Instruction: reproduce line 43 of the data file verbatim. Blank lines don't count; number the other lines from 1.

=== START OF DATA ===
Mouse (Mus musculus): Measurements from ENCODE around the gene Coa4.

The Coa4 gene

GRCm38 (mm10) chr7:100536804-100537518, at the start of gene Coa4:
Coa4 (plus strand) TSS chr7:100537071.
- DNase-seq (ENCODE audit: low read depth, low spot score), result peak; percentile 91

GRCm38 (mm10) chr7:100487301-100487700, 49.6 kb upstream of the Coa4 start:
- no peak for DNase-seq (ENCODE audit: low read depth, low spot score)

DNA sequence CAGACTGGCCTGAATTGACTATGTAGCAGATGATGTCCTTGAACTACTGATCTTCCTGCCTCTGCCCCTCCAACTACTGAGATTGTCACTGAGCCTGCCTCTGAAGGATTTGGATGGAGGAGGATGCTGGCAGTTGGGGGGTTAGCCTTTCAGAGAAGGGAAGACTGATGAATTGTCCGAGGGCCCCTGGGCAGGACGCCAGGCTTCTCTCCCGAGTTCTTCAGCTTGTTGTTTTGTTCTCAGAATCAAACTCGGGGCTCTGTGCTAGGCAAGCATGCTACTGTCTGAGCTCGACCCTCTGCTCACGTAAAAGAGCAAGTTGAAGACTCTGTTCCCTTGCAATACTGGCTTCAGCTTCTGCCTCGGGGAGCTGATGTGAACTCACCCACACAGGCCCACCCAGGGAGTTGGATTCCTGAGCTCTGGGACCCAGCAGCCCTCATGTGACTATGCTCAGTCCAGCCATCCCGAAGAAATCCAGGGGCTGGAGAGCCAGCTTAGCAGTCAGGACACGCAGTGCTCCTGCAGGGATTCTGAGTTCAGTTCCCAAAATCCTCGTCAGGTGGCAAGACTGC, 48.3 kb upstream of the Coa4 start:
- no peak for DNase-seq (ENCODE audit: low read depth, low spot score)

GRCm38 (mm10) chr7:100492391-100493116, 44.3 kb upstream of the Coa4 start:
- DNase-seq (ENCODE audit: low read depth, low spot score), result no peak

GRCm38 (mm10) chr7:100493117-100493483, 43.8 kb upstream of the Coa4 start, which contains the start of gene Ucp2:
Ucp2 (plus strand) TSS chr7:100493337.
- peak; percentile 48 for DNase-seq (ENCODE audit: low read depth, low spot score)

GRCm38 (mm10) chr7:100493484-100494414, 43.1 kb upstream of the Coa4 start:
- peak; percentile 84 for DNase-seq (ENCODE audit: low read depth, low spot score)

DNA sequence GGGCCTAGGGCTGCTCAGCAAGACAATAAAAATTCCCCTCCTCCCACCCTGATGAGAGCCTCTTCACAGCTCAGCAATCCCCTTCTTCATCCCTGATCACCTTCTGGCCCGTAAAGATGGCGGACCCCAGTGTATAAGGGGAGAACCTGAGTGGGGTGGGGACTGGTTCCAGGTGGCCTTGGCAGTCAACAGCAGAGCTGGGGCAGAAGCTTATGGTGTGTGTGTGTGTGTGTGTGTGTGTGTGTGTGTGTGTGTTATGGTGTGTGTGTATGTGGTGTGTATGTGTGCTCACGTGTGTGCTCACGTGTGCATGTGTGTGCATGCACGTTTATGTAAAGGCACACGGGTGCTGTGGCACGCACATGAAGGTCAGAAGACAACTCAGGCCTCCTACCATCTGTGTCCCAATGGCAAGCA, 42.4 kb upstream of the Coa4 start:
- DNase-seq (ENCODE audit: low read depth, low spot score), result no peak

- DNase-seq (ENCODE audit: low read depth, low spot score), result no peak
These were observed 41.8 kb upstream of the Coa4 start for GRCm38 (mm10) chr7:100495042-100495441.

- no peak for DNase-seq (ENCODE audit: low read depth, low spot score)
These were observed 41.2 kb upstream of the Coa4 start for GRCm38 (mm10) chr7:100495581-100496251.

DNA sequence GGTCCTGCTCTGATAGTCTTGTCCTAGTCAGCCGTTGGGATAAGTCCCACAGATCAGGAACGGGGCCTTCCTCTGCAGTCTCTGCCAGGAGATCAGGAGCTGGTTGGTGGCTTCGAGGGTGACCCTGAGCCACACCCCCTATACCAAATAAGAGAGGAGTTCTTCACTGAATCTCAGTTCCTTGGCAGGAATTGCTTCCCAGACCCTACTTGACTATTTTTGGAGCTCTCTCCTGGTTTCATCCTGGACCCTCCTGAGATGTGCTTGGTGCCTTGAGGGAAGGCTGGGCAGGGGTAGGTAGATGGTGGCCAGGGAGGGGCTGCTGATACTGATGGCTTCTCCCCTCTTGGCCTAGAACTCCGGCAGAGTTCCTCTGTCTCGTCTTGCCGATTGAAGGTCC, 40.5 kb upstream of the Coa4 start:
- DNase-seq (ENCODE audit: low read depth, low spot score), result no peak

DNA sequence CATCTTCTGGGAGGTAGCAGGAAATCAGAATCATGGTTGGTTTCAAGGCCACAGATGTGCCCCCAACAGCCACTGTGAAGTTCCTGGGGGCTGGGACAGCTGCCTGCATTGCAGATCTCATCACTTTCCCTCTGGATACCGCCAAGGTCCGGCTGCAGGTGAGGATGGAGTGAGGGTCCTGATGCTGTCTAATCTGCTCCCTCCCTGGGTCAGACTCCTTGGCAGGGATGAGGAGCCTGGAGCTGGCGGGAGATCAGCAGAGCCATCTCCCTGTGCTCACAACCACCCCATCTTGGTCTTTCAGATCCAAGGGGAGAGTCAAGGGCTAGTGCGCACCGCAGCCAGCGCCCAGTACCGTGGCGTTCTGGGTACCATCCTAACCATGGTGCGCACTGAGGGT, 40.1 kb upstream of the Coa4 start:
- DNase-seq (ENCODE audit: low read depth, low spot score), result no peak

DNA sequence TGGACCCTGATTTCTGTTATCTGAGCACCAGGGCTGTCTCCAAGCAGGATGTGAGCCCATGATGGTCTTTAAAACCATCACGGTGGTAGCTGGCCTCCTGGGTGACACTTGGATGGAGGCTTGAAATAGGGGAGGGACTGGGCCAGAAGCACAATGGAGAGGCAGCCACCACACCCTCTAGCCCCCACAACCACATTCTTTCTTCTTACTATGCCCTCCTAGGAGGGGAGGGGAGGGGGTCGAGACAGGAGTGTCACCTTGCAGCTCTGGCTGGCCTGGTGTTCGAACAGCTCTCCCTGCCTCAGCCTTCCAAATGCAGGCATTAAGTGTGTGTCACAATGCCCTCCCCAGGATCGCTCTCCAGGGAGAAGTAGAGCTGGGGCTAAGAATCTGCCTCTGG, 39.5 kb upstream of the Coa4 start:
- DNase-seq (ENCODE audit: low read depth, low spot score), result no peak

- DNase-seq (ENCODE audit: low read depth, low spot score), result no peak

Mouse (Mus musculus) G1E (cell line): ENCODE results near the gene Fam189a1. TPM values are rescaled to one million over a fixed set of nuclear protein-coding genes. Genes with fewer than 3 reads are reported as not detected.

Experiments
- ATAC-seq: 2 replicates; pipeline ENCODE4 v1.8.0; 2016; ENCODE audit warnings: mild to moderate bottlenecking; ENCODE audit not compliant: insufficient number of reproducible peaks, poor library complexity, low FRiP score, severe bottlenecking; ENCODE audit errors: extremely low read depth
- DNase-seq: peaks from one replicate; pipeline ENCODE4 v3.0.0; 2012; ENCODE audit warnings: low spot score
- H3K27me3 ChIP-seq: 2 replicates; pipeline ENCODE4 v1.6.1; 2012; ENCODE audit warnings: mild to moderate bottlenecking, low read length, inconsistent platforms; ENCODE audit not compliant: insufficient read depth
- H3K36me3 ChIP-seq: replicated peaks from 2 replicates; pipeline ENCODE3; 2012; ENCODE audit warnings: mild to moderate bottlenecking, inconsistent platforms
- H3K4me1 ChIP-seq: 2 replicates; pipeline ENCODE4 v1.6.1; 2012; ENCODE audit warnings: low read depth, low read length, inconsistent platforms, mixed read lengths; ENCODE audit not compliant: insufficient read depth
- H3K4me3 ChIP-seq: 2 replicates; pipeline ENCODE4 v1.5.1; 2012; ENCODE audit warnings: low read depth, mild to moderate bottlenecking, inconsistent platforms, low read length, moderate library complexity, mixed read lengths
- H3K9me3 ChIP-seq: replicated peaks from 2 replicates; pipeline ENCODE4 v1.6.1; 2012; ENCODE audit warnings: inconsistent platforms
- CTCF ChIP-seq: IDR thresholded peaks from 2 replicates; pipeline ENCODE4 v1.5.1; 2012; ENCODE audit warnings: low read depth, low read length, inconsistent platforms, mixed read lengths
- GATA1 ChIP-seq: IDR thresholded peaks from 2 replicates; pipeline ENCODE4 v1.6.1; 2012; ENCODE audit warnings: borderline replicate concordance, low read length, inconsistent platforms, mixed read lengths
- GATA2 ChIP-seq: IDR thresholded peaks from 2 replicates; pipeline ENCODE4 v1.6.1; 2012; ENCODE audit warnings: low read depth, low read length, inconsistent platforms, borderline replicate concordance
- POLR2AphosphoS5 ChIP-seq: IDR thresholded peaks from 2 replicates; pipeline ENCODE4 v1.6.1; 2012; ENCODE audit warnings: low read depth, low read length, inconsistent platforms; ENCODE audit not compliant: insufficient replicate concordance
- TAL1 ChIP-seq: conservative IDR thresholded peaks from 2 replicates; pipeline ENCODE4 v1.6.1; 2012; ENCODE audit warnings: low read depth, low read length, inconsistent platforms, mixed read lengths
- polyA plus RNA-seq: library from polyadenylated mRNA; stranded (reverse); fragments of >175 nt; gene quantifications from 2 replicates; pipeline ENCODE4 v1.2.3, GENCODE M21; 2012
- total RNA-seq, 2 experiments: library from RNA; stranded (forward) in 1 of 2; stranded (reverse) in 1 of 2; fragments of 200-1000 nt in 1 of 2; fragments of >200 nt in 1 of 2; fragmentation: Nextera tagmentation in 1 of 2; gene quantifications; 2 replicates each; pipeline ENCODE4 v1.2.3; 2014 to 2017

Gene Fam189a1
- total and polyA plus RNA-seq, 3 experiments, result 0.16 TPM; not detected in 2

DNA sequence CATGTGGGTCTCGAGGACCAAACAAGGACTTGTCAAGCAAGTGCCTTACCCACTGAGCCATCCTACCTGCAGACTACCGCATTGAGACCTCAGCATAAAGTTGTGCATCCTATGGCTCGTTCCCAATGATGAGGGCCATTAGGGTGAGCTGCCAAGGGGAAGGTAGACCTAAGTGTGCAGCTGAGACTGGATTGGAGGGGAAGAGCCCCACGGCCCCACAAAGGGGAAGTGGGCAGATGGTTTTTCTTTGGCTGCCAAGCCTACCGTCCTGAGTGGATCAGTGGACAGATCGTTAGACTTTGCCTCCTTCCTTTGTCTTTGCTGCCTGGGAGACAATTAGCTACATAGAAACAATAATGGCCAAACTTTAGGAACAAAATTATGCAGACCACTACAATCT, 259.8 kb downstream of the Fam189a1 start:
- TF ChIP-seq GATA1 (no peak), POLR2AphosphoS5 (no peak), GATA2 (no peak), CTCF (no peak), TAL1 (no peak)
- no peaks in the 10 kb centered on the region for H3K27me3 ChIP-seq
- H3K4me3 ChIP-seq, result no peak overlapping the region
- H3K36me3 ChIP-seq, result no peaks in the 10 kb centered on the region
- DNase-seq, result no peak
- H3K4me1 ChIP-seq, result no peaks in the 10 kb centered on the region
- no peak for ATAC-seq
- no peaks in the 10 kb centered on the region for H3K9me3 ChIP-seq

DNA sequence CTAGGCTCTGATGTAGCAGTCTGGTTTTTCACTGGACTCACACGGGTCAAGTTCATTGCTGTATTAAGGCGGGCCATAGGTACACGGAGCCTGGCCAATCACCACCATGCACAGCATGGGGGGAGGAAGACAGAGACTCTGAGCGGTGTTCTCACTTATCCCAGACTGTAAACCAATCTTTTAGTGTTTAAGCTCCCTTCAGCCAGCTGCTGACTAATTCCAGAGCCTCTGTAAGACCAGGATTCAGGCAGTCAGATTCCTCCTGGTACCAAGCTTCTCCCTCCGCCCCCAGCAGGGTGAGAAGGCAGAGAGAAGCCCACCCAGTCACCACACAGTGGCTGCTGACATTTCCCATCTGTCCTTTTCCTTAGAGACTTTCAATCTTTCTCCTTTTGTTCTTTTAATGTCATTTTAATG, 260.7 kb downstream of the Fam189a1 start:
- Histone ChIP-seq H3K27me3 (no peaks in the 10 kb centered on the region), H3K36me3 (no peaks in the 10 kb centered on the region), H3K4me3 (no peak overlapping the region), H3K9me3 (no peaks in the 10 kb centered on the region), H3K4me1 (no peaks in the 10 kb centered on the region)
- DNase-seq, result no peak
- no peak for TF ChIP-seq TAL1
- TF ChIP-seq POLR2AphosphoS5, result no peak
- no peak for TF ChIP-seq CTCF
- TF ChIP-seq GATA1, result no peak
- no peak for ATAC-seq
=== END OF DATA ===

- TAL1 ChIP-seq: conservative IDR thresholded peaks from 2 replicates; pipeline ENCODE4 v1.6.1; 2012; ENCODE audit warnings: low read depth, low read length, inconsistent platforms, mixed read lengths